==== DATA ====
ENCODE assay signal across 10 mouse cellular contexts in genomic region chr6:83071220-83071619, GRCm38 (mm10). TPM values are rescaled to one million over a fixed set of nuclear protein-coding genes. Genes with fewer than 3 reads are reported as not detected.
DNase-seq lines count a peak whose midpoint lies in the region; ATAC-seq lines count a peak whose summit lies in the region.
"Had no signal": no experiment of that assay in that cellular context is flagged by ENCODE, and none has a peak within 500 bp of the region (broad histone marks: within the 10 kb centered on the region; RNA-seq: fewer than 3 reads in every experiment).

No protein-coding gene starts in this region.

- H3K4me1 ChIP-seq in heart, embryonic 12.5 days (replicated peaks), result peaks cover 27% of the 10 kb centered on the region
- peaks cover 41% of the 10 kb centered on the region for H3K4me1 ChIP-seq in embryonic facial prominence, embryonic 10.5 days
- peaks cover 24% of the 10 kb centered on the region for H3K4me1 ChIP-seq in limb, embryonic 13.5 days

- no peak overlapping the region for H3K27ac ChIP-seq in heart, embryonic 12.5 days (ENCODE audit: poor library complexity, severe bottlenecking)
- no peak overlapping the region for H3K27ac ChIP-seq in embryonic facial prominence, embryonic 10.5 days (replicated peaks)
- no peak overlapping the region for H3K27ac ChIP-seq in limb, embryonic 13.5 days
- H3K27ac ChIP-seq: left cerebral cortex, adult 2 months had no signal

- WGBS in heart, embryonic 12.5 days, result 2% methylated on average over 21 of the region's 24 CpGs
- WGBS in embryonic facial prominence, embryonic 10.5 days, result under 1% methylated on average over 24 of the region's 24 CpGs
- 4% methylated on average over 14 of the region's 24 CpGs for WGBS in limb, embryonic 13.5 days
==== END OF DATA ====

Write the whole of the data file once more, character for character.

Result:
ENCODE assay signal across 10 mouse cellular contexts in genomic region chr6:83071220-83071619, GRCm38 (mm10). TPM values are rescaled to one million over a fixed set of nuclear protein-coding genes. Genes with fewer than 3 reads are reported as not detected.
DNase-seq lines count a peak whose midpoint lies in the region; ATAC-seq lines count a peak whose summit lies in the region.
"Had no signal": no experiment of that assay in that cellular context is flagged by ENCODE, and none has a peak within 500 bp of the region (broad histone marks: within the 10 kb centered on the region; RNA-seq: fewer than 3 reads in every experiment).

No protein-coding gene starts in this region.

- H3K4me1 ChIP-seq in heart, embryonic 12.5 days (replicated peaks), result peaks cover 27% of the 10 kb centered on the region
- peaks cover 41% of the 10 kb centered on the region for H3K4me1 ChIP-seq in embryonic facial prominence, embryonic 10.5 days
- peaks cover 24% of the 10 kb centered on the region for H3K4me1 ChIP-seq in limb, embryonic 13.5 days

- no peak overlapping the region for H3K27ac ChIP-seq in heart, embryonic 12.5 days (ENCODE audit: poor library complexity, severe bottlenecking)
- no peak overlapping the region for H3K27ac ChIP-seq in embryonic facial prominence, embryonic 10.5 days (replicated peaks)
- no peak overlapping the region for H3K27ac ChIP-seq in limb, embryonic 13.5 days
- H3K27ac ChIP-seq: left cerebral cortex, adult 2 months had no signal

- WGBS in heart, embryonic 12.5 days, result 2% methylated on average over 21 of the region's 24 CpGs
- WGBS in embryonic facial prominence, embryonic 10.5 days, result under 1% methylated on average over 24 of the region's 24 CpGs
- 4% methylated on average over 14 of the region's 24 CpGs for WGBS in limb, embryonic 13.5 days